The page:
Strategically Speaking: Surviving Volatility
As for higher-education, a former colleague suggested that the year-to-date decline may be the first clear evidence that textbook rental is taking hold, and with digital textbook options growing exponentially, who knows what the fall rush will bring.
What does all this mean in practical terms? It certainly doesn't mean that you should be selling off what's left of your 401K, but this is perhaps the time to start looking at your business—the fundamental processes, the organizational structure, and the bricks-and-mortar infrastructure—and evaluating all of those elements against a future that's likely to be very different three to five years from now. Start evaluating the possible outcomes, and your personal and organizational options for responding to an industry landscape that's unlikely to have any of the predictability we have come to expect.
Some might see this volatile environment as anxiety-provoking and the end of the world as we know it. However, this new era we are entering has the potential to be an extraordinarily exciting time for the book publishing industry, and more is to be gained by embracing the changes than fighting them.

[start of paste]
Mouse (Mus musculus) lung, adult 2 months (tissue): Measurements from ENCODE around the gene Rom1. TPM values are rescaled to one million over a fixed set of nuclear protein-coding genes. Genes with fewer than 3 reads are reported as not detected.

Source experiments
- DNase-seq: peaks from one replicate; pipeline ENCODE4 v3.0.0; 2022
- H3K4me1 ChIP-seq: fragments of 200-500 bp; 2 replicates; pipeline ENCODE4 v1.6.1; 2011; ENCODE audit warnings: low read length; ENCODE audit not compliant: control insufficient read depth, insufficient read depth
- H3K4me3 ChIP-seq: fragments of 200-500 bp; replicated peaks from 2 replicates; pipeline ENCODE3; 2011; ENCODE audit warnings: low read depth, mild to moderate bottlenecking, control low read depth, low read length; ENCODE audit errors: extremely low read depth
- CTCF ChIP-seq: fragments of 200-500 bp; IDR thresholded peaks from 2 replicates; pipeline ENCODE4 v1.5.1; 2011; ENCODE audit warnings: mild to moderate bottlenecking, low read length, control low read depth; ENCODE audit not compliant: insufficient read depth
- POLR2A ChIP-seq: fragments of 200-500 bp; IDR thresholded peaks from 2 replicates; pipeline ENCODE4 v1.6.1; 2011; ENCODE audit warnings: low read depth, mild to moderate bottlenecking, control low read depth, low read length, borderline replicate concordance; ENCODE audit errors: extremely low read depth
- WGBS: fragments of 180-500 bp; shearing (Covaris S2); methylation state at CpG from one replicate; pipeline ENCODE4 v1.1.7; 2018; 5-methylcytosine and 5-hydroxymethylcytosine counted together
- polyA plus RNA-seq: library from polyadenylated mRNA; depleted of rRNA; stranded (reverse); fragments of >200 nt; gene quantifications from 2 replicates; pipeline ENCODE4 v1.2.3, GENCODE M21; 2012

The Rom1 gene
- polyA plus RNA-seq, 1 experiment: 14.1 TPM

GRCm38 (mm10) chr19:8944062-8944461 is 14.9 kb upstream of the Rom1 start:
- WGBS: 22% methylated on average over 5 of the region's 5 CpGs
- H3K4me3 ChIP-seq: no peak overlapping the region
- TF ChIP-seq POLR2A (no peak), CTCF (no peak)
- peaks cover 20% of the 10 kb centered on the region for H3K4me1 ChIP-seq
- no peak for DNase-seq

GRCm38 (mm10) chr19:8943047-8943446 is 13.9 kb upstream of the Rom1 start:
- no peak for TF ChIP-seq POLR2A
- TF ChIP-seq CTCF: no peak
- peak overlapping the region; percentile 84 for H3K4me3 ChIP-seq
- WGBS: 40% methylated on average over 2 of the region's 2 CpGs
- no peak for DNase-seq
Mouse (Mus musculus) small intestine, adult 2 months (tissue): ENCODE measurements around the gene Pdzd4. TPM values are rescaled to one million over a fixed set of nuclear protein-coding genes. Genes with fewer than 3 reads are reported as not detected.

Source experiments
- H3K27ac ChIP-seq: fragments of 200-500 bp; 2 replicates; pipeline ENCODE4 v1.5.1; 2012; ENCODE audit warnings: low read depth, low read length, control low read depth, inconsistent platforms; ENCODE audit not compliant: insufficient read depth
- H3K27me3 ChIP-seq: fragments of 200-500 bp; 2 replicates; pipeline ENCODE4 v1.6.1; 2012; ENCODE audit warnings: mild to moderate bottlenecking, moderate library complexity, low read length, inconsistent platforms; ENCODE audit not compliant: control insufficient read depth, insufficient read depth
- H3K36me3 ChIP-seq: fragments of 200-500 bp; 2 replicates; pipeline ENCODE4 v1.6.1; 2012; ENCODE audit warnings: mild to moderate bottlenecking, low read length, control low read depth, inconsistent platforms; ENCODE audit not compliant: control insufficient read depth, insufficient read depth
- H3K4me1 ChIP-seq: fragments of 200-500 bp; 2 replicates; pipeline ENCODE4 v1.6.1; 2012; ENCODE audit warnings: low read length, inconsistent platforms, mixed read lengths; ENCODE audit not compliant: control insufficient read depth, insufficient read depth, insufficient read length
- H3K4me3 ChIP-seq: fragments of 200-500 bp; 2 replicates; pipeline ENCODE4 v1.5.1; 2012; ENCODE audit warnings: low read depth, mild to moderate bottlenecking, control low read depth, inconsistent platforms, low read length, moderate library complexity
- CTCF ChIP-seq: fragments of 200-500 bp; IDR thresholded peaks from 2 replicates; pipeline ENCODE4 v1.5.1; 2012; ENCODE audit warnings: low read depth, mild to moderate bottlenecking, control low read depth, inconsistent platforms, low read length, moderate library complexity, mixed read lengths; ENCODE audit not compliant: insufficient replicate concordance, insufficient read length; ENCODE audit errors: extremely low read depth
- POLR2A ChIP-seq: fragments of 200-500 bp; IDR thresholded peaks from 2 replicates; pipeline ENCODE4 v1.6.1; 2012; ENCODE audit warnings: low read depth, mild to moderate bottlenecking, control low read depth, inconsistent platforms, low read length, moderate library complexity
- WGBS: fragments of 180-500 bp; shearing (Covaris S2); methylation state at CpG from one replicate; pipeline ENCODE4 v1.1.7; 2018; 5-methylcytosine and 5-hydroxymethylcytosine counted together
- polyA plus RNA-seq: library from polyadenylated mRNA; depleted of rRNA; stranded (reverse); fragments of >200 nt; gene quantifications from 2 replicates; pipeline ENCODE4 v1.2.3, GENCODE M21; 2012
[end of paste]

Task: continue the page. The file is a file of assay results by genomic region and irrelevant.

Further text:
The publishing industry has many traditions that have long outlived their usefulness, and if we keep an open mind and are willing to ask the tough questions about the status quo, the industry will be the better for it. BB
David Hetherington is director of major account sales for Baker & Taylor's Digital Service Group and an adjunct professor at the Pace University Graduate School of Book and Magazine Publishing. He was previously managing director for strategic business development for Integrated Book Technology, and has held senior positions in finance, operations and manufacturing with some of the industry's largest firms, including Simon & Schuster, Reader's Digest Association, BearingPoint Consulting, Wolters Kluwer Health and Columbia University Press.